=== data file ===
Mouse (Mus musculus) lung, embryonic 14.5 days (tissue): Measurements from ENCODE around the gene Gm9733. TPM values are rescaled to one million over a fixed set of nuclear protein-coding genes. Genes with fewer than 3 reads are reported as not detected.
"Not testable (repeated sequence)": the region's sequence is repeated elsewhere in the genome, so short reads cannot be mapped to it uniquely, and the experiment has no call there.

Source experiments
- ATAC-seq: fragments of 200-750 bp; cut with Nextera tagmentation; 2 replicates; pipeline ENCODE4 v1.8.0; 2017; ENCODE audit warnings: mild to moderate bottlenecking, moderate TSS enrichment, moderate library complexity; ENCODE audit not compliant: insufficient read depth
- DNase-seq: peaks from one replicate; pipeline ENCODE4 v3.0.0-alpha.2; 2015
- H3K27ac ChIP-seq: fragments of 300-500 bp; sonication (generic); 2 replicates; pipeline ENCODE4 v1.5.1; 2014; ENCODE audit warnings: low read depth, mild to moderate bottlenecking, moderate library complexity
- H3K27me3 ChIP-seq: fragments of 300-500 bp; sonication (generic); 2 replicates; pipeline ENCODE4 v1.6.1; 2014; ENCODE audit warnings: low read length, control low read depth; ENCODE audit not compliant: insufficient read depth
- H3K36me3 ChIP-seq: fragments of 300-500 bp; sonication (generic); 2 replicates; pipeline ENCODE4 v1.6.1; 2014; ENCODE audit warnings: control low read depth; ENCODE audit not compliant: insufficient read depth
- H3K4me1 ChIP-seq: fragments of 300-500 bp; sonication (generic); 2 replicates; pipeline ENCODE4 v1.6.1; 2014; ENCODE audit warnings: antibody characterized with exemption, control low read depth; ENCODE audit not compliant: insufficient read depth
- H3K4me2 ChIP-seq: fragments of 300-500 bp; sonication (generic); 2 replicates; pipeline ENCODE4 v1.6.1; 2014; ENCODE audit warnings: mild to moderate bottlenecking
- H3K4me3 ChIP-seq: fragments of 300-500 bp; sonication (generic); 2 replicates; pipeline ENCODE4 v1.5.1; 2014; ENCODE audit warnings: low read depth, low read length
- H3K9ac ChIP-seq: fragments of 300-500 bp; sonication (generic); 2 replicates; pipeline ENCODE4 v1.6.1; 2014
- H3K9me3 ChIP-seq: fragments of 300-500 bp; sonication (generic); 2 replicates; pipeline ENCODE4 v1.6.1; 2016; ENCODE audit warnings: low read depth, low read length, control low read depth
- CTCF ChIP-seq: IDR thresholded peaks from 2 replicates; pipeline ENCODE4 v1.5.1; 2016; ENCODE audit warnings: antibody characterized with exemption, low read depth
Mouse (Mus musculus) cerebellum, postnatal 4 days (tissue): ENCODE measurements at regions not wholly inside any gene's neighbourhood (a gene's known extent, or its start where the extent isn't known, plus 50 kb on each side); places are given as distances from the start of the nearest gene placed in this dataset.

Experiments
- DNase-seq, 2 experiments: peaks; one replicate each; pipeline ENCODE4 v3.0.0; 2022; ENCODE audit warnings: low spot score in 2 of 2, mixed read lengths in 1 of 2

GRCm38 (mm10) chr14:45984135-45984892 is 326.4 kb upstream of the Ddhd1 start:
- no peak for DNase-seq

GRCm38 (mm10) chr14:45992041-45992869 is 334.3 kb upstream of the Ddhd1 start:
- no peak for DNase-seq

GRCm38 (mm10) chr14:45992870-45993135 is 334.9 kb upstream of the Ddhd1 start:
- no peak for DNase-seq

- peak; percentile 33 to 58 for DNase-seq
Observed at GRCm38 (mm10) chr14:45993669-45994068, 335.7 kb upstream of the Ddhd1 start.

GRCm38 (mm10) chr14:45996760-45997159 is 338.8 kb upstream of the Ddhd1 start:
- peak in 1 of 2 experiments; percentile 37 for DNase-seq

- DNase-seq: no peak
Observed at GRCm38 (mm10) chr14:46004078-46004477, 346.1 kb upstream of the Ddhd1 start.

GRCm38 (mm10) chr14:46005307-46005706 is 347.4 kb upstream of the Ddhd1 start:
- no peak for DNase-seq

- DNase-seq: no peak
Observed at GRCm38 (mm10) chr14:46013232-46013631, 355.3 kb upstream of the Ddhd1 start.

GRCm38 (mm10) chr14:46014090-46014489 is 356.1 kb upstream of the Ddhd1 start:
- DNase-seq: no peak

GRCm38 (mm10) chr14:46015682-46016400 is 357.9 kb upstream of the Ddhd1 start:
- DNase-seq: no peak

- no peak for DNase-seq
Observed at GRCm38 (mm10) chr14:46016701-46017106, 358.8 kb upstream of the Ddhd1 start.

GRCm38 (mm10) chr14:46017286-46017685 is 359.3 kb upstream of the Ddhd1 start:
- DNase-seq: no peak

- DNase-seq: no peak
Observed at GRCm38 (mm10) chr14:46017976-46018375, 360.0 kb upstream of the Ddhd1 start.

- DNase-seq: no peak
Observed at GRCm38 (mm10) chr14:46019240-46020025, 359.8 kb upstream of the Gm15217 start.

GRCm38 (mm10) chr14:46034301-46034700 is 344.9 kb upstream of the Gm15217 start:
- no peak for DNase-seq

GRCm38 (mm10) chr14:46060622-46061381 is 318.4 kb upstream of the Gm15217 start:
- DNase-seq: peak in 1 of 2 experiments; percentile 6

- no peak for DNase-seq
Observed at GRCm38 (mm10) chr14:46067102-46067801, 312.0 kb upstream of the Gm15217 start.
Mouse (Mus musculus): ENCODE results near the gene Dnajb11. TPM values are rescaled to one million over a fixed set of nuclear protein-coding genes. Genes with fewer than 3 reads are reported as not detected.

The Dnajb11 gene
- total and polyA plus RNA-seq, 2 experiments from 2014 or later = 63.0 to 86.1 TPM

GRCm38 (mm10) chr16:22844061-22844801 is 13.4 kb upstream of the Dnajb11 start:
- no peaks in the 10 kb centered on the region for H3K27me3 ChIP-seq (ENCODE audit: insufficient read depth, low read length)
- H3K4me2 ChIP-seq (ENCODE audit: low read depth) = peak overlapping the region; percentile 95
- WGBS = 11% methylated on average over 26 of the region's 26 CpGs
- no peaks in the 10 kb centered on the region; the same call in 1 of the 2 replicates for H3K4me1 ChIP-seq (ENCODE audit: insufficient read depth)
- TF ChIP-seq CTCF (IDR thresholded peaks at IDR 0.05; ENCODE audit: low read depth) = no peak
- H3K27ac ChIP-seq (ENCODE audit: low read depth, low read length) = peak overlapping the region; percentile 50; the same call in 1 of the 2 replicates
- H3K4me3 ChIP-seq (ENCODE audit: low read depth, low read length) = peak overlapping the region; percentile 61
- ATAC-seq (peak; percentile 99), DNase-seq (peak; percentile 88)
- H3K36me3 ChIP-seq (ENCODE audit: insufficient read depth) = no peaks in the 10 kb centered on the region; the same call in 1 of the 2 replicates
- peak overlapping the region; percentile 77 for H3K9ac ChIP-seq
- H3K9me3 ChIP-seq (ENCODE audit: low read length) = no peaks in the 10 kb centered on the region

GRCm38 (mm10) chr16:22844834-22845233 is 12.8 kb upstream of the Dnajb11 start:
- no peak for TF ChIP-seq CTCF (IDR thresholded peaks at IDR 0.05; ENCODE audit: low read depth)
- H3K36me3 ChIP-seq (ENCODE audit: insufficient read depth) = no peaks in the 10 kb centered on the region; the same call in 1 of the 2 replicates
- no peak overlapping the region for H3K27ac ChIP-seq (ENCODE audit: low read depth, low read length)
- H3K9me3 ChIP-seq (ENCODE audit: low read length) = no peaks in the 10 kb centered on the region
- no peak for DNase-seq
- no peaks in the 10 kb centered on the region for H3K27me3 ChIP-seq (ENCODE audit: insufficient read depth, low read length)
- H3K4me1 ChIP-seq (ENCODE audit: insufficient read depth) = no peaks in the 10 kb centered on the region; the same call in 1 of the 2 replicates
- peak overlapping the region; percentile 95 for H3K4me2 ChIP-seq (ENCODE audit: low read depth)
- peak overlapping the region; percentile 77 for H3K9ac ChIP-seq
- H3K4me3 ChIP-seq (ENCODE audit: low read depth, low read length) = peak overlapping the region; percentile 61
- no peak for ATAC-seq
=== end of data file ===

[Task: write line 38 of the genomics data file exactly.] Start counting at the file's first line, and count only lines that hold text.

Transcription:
- no peak for DNase-seq